The drive must have enough power to accelerate the wheel from standstill under the least favorable load condition, which would occur if only the cabins in the lower half were occupied. Bosch Rexroth engineers also had to account for force from wind speeds of up to 49 km/hr in their calculations, which they performed using simulation programs they developed. If the wind direction is parallel to the wheel, the drive system must have sufficient reserves to compensate for the braking and acceleration effect. The result is a primary drive for Beijing’s Wheel that can develop a drive force of 900 kN.

Multiple benefits from hydraulics
The advantages of hydraulics are obvious for this application. Hydraulics combines extremely high power density with low maintenance requirements and produces smooth, slow motion with low heat generation. To arrive at the optimum method of power transmission, Bosch Rexroth project specialists evaluated different concepts, such as piston drives, gears, and drive wheels based on economy, degree of wear, and safety before arriving at a solution using hydraulics.

The Beijing wheel uses four drive units, each with two hydraulic drive modules, one of which is redundant. Each drive module contains a hydraulic power unit (HPU) feeding four hydraulic motors — a total of 32 motors. Each motor powers a planetary gear speed reducer, which in turn, drives a rubber tire against the circumferential rim of the wheel.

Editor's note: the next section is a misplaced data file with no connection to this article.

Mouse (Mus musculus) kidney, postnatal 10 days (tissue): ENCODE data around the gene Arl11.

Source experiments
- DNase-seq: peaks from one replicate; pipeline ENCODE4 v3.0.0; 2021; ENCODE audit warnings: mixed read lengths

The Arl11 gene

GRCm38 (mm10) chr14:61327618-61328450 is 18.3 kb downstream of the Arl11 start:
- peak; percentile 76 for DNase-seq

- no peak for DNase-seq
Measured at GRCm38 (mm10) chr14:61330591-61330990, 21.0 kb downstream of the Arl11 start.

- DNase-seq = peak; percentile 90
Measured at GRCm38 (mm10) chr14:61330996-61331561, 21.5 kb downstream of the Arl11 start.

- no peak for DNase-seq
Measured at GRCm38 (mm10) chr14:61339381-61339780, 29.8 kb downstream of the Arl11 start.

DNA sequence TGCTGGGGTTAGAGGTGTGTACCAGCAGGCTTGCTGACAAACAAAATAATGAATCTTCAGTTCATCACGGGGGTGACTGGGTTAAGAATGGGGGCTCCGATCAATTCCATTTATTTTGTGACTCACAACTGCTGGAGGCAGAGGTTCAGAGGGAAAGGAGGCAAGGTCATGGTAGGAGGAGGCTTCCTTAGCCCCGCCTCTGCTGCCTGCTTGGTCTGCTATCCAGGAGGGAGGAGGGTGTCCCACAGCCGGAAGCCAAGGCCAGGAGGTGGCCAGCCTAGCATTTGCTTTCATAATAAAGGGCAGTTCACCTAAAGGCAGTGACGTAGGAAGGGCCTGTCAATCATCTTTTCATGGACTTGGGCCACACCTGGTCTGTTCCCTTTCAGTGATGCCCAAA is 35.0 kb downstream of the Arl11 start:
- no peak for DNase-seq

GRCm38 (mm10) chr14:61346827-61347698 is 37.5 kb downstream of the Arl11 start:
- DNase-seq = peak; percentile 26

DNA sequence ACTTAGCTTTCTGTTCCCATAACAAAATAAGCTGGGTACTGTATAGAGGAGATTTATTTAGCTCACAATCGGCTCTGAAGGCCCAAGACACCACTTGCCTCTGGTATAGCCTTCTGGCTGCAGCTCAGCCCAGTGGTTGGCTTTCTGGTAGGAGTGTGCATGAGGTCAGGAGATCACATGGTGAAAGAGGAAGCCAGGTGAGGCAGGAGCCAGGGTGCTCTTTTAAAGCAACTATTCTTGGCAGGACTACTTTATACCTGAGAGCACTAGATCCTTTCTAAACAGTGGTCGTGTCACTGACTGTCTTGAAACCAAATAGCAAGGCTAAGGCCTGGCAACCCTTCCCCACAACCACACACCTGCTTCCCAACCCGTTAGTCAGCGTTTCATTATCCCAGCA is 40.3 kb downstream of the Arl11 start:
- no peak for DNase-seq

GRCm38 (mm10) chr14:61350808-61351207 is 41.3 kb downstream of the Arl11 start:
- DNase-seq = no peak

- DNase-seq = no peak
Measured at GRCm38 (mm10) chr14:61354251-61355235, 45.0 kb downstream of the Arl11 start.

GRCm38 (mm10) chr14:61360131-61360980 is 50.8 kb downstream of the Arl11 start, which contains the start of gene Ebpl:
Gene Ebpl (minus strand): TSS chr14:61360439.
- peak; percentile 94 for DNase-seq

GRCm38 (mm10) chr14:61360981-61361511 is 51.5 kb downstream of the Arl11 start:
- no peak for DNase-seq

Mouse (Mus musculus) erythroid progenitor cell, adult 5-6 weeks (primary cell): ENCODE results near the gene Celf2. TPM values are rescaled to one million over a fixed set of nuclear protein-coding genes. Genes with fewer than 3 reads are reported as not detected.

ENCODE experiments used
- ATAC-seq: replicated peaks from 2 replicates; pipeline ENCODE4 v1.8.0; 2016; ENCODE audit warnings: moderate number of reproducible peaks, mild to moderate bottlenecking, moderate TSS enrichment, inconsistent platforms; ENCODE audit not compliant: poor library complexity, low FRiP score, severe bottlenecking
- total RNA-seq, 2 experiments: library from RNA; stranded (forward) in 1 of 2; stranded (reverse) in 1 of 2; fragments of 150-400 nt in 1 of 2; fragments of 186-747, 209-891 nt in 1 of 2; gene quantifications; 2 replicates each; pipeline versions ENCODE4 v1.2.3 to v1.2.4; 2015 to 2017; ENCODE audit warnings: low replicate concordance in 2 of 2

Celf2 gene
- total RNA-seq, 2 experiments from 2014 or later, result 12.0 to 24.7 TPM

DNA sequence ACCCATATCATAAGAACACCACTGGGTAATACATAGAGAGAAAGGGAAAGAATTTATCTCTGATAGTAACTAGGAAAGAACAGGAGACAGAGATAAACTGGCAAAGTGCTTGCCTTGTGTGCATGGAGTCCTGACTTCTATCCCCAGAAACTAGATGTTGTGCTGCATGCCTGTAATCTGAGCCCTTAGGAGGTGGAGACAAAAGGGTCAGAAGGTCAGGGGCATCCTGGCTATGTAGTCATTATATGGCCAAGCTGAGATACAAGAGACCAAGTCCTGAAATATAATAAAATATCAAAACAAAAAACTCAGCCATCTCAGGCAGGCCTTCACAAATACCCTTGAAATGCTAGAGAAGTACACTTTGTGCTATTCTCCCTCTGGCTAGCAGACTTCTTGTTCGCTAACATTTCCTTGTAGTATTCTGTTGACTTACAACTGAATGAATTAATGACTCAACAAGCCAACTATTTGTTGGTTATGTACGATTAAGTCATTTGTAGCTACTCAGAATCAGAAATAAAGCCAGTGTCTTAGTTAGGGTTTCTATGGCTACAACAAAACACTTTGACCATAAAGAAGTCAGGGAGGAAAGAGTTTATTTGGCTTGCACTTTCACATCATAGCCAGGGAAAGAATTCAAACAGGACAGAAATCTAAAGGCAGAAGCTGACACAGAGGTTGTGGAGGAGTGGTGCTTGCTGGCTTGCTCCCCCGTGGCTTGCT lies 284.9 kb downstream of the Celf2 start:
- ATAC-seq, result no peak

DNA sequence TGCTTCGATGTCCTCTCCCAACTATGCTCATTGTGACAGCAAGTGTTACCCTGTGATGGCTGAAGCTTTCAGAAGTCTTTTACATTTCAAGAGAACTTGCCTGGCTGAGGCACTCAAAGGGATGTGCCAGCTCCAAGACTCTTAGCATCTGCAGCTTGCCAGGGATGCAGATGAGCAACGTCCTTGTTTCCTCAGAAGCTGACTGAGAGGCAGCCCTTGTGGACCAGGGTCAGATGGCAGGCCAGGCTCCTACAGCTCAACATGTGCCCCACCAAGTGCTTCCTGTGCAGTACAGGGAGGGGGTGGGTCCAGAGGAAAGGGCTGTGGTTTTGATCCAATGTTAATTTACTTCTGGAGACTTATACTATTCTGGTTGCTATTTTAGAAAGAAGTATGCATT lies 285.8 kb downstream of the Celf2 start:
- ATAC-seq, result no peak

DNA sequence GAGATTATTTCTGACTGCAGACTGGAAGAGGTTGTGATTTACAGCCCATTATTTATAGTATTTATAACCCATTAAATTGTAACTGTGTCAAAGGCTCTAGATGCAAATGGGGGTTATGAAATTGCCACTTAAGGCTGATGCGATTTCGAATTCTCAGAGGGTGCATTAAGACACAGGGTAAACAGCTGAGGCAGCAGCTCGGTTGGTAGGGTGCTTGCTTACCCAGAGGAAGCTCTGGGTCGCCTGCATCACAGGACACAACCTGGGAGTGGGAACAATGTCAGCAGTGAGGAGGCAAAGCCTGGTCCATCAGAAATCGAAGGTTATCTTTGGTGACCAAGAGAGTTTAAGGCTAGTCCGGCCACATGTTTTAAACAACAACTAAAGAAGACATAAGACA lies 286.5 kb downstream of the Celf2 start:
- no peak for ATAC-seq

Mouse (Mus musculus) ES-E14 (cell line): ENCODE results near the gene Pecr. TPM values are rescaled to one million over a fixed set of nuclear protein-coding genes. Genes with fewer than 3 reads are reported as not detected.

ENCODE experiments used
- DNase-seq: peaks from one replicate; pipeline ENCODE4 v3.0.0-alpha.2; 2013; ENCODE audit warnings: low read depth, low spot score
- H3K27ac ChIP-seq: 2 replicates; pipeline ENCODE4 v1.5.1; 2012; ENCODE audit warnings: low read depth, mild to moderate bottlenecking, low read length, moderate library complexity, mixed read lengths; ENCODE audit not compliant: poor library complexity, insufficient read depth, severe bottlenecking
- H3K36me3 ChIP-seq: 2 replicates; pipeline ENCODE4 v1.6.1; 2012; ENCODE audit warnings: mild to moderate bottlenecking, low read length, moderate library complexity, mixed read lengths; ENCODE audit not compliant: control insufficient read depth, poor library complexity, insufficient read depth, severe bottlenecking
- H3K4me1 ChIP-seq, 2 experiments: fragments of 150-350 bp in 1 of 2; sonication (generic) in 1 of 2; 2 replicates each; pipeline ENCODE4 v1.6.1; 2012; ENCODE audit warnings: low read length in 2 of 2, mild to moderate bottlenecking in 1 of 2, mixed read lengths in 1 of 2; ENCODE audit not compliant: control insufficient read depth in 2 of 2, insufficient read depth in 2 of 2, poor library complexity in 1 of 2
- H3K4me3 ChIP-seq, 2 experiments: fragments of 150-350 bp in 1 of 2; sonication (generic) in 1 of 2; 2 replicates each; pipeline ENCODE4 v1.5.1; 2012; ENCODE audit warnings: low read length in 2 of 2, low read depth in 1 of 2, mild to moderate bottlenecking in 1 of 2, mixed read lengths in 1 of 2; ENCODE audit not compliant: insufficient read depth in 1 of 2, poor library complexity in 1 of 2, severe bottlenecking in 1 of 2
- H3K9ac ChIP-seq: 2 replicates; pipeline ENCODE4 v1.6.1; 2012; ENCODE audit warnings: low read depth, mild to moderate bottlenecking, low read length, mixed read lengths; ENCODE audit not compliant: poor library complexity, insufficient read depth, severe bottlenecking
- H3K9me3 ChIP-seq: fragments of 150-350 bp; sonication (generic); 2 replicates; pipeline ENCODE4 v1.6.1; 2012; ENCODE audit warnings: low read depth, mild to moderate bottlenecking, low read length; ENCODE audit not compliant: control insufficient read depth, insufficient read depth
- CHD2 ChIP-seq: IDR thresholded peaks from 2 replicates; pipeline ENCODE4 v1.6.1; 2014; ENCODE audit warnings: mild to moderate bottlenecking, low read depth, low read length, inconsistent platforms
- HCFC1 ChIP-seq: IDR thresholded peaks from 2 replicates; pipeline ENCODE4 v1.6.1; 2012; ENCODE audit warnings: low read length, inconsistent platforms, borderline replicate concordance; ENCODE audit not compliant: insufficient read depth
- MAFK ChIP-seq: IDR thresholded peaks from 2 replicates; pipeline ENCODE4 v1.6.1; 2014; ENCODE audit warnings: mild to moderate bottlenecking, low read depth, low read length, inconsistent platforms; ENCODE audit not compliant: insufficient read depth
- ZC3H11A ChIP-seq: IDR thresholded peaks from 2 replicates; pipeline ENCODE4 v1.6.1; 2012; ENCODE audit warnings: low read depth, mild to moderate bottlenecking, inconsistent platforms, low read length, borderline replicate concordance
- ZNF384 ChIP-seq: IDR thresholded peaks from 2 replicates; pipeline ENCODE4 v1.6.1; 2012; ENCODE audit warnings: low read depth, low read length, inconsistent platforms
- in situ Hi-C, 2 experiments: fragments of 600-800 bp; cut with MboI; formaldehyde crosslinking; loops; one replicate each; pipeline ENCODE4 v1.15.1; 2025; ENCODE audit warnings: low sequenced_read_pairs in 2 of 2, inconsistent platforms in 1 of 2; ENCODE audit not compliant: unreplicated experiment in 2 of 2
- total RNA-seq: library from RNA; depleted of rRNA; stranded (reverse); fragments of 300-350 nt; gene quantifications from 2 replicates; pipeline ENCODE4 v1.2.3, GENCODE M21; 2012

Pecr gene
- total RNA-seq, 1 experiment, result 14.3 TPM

Bosch Rexroth used a similar wheel drive concept for the London Eye. However, to implement this technology economically into the Great Wheel in Beijing required wheels with a higher coefficient of friction. A hydraulic cylinder forces each pair of wheels against opposing sides of the wheel’s circumferential rim. The opposing forces produce zero net force against the rim, and the applied force from the cylinder ensures that enough friction exists to prevent the tire from slipping on the rim.

Each HPU uses variable-displacement axial-piston pumps to supply only the flow as needed to rotate the wheel at the speed required. This feature not only produces smooth operation, but provides substantial energy conservation. Another energy saving feature is that the wheel does not start and stop for loading — which would’ve required substantial power to accelerate and decelerate such a massive load. Instead, the loading platform moves at the same speed as the peripheral speed of the wheel — slightly less than 2 km/hr.